And sharing Christ’s work is the third feature of the reading that I want to point to. We may think that going out and meeting people where they were, and showing compassion to them, were so much in Christ’s nature that it couldn’t have happened otherwise. But the story of the Temptation in the Wilderness suggests that his next choice was not such a foregone conclusion. He decides not to be the Great Hero and go it alone, but to give his own ministry away – to a very mixed bag of disciples indeed. I have to break the news to you that there were no Divine Appointments Secretaries employed to search for the best applicants, no application forms or complicated interview days. Jesus just said, “Come.” And they came. And so I hope will we.
Context, compassion and call. Getting out there and giving of ourselves because Christ has called us to do it with him. The visible and generous people of Jesus Christ as a well-known diocesan phrase or saying has it.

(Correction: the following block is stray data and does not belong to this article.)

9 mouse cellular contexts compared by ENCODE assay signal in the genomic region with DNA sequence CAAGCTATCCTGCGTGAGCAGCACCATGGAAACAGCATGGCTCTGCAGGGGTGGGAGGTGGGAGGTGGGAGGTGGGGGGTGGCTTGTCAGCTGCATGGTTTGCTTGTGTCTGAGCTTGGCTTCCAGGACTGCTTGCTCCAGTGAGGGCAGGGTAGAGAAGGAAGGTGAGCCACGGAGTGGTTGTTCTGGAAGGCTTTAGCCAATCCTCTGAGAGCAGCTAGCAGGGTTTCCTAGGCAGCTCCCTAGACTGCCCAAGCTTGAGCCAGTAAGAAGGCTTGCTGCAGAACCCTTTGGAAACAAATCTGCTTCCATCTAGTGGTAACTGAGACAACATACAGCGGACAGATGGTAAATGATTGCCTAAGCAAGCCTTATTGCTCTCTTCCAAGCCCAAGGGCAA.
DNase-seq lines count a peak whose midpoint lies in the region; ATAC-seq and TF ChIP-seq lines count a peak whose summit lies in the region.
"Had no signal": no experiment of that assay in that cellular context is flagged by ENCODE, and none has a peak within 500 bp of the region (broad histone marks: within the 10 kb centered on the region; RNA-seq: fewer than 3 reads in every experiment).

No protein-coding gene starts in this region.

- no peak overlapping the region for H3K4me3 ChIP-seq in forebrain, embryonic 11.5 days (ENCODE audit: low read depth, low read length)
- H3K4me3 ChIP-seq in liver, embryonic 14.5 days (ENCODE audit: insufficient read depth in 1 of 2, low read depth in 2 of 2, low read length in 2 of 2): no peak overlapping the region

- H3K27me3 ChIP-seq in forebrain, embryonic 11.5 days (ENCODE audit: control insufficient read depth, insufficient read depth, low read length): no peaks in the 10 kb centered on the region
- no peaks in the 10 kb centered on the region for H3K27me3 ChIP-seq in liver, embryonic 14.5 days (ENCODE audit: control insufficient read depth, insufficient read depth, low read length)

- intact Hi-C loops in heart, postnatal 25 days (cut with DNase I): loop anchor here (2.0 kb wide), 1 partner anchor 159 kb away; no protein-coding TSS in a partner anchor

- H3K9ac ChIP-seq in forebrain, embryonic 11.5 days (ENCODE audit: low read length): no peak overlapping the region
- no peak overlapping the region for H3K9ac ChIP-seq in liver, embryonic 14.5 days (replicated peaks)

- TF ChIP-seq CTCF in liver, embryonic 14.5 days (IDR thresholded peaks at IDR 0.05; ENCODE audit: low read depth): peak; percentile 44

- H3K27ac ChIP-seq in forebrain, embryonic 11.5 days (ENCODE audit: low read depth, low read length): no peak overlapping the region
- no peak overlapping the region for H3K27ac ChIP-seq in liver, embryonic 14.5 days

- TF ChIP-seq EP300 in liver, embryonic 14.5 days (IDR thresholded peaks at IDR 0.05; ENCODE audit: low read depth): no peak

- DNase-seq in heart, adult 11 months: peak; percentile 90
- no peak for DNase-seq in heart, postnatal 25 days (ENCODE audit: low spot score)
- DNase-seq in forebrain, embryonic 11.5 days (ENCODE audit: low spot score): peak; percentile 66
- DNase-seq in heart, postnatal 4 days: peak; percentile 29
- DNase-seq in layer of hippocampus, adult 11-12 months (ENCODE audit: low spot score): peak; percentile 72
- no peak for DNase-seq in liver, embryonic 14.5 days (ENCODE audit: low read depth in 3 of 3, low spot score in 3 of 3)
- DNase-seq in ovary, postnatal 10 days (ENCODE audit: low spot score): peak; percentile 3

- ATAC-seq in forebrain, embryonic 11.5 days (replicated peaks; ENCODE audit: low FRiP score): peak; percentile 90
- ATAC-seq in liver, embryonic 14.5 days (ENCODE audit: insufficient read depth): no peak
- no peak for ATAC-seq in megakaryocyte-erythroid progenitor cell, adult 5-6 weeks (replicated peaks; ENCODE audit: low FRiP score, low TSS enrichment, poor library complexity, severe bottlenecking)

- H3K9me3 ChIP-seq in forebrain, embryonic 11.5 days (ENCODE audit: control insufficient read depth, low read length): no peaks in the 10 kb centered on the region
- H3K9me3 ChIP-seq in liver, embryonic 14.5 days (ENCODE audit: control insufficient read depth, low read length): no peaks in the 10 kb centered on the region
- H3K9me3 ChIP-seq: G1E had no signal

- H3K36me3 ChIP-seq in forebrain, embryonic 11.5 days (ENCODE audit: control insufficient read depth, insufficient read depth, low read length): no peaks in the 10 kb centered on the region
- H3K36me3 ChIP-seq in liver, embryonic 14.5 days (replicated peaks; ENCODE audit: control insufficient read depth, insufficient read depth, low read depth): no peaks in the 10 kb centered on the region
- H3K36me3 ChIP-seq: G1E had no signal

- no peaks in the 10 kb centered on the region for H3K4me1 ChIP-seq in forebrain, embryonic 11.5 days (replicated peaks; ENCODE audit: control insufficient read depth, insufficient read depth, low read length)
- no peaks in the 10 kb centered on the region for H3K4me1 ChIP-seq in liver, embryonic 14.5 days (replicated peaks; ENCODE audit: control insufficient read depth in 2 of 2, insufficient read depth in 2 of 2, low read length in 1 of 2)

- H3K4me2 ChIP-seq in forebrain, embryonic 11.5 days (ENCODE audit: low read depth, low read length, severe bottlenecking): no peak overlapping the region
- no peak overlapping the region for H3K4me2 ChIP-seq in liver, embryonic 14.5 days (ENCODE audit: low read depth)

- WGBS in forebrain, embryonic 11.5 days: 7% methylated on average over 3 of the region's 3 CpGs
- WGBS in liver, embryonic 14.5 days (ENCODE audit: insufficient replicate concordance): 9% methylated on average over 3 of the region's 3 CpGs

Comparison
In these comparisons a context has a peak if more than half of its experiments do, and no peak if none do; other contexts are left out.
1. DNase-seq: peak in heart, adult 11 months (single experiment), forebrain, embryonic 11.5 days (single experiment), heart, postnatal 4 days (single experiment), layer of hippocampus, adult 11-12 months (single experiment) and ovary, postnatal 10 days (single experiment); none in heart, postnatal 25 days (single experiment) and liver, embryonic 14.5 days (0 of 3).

If we let the divine DNA join with ours, which is what we must long for, and which is what after all the sacraments of baptism and communion are all about not to mention our daily prayers, then I believe that DNA, that Good News, that life-changing Good Infection, will spread naturally and irresistibly through all the villages now just as it did then, and that the yes, even numerical growth is as entirely possible in our day as it was in the days of the first disciple when first the 12, then the 72, then the 5000 on the Day of Pentecost, then communities across the whole known world came to know the compassion of Christ and became disciples in their turn.